Only in February, at a memorial in honor of head librarian Joe Cali, Antioch’s Olive Kettering library was praised by Ohio librarians and college professors for its continued excellence in light of limited resources. Now yellow caution tape wreathes the 53-year-old building, marking a large bulge that stretches across the back of the college’s pride of ages. The Olive Kettering Library is slowly falling apart, but relief is nowhere in sight.
Constructed in 1954 the OK opened its doors with the agreement that it should be rebuilt in 1974. Due to a lack of resources, however, the engagement was never fulfilled and 53 the Olive is still standing unchanged. The outside wall is falling apart because of a rain damage and corrosion over the years.
“I wish the library would be repaired or a new library would be built,” said interim head librarian Debra Oswald on Monday. ”Sad to say, it doesn’t seem that any plans of reparation are being initiated for the moment.”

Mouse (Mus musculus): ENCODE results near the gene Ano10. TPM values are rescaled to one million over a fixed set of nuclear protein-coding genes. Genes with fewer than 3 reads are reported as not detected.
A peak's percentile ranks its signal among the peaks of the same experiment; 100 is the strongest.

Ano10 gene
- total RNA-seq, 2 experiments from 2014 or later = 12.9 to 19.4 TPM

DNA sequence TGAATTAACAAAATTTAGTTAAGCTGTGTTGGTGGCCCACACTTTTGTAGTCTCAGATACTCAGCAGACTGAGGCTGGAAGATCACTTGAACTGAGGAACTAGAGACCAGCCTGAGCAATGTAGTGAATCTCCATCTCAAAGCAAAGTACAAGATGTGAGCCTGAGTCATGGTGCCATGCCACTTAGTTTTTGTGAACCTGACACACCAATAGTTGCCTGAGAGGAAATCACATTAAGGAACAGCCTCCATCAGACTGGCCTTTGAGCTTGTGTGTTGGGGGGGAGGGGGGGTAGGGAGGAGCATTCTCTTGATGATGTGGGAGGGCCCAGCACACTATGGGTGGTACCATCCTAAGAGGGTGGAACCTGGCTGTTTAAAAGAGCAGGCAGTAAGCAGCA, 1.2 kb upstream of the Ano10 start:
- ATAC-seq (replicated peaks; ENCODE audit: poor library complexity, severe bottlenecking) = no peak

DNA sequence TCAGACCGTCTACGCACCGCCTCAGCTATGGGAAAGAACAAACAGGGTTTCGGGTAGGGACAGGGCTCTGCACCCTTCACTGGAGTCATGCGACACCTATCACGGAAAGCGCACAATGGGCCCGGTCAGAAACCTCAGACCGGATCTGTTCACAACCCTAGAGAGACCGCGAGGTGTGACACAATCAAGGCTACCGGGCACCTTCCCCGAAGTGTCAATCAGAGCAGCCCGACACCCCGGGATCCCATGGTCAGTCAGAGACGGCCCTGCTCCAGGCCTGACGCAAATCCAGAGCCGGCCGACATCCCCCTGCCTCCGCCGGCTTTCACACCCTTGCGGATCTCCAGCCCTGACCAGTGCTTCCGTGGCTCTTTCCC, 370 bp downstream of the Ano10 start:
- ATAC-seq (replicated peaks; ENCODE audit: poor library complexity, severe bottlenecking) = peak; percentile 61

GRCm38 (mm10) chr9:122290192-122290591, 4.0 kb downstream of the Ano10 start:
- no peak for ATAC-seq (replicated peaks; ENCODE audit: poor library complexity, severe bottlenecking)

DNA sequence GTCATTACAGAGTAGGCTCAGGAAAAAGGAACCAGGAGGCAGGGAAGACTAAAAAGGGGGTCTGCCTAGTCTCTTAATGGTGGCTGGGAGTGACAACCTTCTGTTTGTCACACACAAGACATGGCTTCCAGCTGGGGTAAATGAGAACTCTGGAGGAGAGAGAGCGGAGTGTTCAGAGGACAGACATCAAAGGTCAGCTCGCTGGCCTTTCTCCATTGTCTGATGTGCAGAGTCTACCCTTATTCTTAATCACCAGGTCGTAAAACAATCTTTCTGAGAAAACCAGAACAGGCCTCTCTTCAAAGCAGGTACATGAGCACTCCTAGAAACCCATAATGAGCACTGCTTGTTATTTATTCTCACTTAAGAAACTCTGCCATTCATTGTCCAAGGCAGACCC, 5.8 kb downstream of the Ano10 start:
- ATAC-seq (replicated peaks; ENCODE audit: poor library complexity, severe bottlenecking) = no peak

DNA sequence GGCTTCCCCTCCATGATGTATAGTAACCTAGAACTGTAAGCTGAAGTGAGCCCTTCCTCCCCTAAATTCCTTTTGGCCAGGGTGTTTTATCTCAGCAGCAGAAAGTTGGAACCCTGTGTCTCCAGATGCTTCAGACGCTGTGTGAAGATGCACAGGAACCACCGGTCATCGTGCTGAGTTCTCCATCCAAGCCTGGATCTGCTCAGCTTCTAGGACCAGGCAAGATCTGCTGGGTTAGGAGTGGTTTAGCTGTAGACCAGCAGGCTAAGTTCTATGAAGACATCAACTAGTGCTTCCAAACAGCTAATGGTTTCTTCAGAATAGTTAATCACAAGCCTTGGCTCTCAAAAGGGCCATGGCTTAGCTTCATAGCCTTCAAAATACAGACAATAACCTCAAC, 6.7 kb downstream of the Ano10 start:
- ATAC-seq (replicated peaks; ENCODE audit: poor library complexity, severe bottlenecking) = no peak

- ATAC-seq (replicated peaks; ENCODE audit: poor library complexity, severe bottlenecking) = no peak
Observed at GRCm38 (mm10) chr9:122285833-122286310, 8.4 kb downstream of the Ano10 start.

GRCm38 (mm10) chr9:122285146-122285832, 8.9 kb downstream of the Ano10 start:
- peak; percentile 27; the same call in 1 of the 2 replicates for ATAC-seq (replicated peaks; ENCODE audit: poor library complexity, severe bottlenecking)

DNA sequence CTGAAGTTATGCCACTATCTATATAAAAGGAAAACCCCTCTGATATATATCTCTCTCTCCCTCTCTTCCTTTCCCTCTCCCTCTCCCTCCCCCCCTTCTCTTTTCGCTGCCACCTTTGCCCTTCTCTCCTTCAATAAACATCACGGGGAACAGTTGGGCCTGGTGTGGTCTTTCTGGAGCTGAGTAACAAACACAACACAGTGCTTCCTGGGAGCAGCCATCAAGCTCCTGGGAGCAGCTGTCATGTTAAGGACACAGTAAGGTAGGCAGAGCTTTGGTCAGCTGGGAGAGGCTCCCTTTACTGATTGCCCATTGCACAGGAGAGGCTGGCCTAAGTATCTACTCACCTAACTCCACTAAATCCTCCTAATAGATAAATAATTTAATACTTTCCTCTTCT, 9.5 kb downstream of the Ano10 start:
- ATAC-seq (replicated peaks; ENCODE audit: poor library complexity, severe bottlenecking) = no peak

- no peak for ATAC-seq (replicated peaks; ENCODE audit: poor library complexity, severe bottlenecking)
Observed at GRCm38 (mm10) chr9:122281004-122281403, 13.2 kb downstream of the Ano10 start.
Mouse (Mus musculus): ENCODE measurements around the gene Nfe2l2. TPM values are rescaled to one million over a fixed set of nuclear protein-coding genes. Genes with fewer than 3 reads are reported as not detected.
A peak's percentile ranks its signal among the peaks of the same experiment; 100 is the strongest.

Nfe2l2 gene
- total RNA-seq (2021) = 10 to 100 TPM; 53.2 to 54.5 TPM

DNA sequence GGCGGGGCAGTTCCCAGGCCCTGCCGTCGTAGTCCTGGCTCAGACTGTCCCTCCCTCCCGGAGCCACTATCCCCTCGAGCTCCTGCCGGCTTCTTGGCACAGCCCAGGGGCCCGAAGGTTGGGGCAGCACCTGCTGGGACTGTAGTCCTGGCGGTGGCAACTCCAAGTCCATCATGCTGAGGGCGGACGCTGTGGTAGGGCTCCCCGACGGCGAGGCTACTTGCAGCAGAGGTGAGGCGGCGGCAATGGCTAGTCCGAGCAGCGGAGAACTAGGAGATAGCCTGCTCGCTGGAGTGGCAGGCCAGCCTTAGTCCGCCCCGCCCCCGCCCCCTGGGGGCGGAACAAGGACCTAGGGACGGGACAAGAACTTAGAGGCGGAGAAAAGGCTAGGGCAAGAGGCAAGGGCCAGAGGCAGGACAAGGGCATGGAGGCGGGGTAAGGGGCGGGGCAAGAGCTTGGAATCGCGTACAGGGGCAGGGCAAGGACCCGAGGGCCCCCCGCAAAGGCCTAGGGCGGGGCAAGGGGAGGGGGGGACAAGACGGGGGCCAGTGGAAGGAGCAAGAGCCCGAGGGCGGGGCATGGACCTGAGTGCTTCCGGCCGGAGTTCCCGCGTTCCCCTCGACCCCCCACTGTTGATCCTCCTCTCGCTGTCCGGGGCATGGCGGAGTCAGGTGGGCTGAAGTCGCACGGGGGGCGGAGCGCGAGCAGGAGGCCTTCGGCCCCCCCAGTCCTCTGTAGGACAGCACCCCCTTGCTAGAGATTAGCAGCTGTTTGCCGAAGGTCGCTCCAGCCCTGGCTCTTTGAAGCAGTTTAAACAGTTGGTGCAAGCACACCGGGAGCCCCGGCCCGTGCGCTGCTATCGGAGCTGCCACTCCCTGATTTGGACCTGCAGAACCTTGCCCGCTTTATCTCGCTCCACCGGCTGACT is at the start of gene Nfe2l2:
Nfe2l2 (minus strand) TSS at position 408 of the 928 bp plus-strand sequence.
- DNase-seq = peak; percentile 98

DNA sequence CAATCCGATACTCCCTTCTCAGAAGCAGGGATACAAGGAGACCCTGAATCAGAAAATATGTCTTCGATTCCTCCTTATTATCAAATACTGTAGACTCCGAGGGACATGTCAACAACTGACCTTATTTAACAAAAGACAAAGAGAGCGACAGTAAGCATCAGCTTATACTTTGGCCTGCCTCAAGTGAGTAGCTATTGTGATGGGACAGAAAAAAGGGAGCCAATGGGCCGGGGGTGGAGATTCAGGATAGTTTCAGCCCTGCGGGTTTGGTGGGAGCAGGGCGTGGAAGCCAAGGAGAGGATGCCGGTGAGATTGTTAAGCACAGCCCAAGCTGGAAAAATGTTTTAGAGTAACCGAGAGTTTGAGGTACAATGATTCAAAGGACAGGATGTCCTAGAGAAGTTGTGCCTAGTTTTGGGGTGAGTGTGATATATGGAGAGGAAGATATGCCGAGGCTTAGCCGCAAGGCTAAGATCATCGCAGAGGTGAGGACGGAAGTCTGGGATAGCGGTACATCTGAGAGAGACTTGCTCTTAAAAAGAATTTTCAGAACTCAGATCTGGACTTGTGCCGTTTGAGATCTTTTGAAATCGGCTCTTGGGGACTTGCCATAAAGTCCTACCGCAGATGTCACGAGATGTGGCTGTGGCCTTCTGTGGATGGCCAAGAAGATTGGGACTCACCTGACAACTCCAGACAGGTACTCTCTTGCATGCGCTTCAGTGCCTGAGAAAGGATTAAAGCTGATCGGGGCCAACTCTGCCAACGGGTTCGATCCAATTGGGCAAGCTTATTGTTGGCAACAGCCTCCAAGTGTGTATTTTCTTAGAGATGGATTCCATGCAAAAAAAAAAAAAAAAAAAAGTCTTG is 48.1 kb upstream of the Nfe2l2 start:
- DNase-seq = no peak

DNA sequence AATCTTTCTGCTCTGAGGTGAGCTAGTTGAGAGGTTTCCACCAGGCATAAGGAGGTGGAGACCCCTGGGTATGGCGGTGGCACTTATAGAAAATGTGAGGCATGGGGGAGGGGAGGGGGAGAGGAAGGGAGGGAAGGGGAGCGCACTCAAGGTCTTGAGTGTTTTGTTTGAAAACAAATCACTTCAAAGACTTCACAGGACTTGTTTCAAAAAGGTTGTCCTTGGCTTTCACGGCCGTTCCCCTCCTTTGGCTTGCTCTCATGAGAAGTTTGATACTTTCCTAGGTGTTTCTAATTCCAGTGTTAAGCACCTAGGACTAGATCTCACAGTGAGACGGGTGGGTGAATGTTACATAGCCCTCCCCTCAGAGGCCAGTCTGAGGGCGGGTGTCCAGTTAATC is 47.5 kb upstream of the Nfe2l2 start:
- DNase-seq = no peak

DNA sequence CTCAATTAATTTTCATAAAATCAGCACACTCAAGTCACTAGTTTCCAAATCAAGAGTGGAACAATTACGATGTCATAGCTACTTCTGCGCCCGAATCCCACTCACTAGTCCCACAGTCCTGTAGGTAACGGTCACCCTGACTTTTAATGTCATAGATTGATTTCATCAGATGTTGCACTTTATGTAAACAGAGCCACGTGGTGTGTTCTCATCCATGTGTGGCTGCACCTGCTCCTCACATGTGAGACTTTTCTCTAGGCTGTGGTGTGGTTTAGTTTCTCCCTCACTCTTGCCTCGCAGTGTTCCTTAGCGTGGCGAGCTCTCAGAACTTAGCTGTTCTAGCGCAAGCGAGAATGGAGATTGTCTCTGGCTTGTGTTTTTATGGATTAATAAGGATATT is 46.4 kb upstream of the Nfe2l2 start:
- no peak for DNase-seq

Inside, continuing leaks cause parts of the ceiling to come down and the floor in place is repaired with tape. I can’t do anything to prevent the library from these damages because it starts to rain after we go back our houses,” Oswald explained.
With its collection of 325,000 books and countless periodicals, the OK serves as research material for students of both Antioch College and McGregor, as well as the larger Yellow Springs community.
The library is yelling in pain, but with the university’s and college’s finances pressed and financial exigency still looming, relief might just depend on the generosity of donors brought to the table by the recent alumni revival. In elaborating on their recently adopted proposal for a viable Antioch college past 2008, representatives of the alumni association on numerous occasions mentioned the general plan for future renovation of the library and gym facilities.
One donor alumnus who has given generously to the library in the past was Mari Sabusawa Michener, Japanese Nisei and once head librarian at the College.
She died In 1995 and handed part of her inheritance to the Olive Kettering Library, followed by her husband’s estate two years later. Michener loved the library and wanted to contribute to its progress. Following her wishes, almost 3 million dollars became a significant contribution to purchase new books to extend the library’s collection.